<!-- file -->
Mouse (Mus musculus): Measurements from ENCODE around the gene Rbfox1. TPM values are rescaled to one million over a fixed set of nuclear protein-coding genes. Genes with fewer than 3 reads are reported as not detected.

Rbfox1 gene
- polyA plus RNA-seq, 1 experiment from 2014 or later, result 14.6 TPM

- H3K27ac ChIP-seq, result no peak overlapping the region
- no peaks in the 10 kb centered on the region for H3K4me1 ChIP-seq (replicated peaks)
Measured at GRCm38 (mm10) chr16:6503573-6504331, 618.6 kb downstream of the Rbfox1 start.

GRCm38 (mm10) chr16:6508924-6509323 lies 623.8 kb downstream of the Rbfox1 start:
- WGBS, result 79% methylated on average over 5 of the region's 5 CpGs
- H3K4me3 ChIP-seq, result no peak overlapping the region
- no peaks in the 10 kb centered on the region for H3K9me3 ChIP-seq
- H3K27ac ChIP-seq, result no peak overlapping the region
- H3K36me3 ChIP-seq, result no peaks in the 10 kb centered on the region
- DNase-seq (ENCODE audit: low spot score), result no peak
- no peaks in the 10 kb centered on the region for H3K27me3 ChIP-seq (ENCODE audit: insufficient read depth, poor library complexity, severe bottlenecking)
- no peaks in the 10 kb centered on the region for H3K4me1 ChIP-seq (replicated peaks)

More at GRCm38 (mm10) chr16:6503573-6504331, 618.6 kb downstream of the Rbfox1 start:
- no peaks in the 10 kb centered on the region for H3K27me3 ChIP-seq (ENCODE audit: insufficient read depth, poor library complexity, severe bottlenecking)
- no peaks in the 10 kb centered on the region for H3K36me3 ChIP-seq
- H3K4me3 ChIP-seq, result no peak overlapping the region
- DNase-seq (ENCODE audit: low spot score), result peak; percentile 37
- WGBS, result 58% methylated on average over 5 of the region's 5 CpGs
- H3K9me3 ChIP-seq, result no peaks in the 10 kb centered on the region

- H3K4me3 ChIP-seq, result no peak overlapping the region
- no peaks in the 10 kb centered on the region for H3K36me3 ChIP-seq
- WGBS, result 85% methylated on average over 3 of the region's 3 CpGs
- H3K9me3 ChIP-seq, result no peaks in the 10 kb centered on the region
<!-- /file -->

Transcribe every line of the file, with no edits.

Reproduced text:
Mouse (Mus musculus): Measurements from ENCODE around the gene Rbfox1. TPM values are rescaled to one million over a fixed set of nuclear protein-coding genes. Genes with fewer than 3 reads are reported as not detected.

Rbfox1 gene
- polyA plus RNA-seq, 1 experiment from 2014 or later, result 14.6 TPM

- H3K27ac ChIP-seq, result no peak overlapping the region
- no peaks in the 10 kb centered on the region for H3K4me1 ChIP-seq (replicated peaks)
Measured at GRCm38 (mm10) chr16:6503573-6504331, 618.6 kb downstream of the Rbfox1 start.

GRCm38 (mm10) chr16:6508924-6509323 lies 623.8 kb downstream of the Rbfox1 start:
- WGBS, result 79% methylated on average over 5 of the region's 5 CpGs
- H3K4me3 ChIP-seq, result no peak overlapping the region
- no peaks in the 10 kb centered on the region for H3K9me3 ChIP-seq
- H3K27ac ChIP-seq, result no peak overlapping the region
- H3K36me3 ChIP-seq, result no peaks in the 10 kb centered on the region
- DNase-seq (ENCODE audit: low spot score), result no peak
- no peaks in the 10 kb centered on the region for H3K27me3 ChIP-seq (ENCODE audit: insufficient read depth, poor library complexity, severe bottlenecking)
- no peaks in the 10 kb centered on the region for H3K4me1 ChIP-seq (replicated peaks)

More at GRCm38 (mm10) chr16:6503573-6504331, 618.6 kb downstream of the Rbfox1 start:
- no peaks in the 10 kb centered on the region for H3K27me3 ChIP-seq (ENCODE audit: insufficient read depth, poor library complexity, severe bottlenecking)
- no peaks in the 10 kb centered on the region for H3K36me3 ChIP-seq
- H3K4me3 ChIP-seq, result no peak overlapping the region
- DNase-seq (ENCODE audit: low spot score), result peak; percentile 37
- WGBS, result 58% methylated on average over 5 of the region's 5 CpGs
- H3K9me3 ChIP-seq, result no peaks in the 10 kb centered on the region

- H3K4me3 ChIP-seq, result no peak overlapping the region
- no peaks in the 10 kb centered on the region for H3K36me3 ChIP-seq
- WGBS, result 85% methylated on average over 3 of the region's 3 CpGs
- H3K9me3 ChIP-seq, result no peaks in the 10 kb centered on the region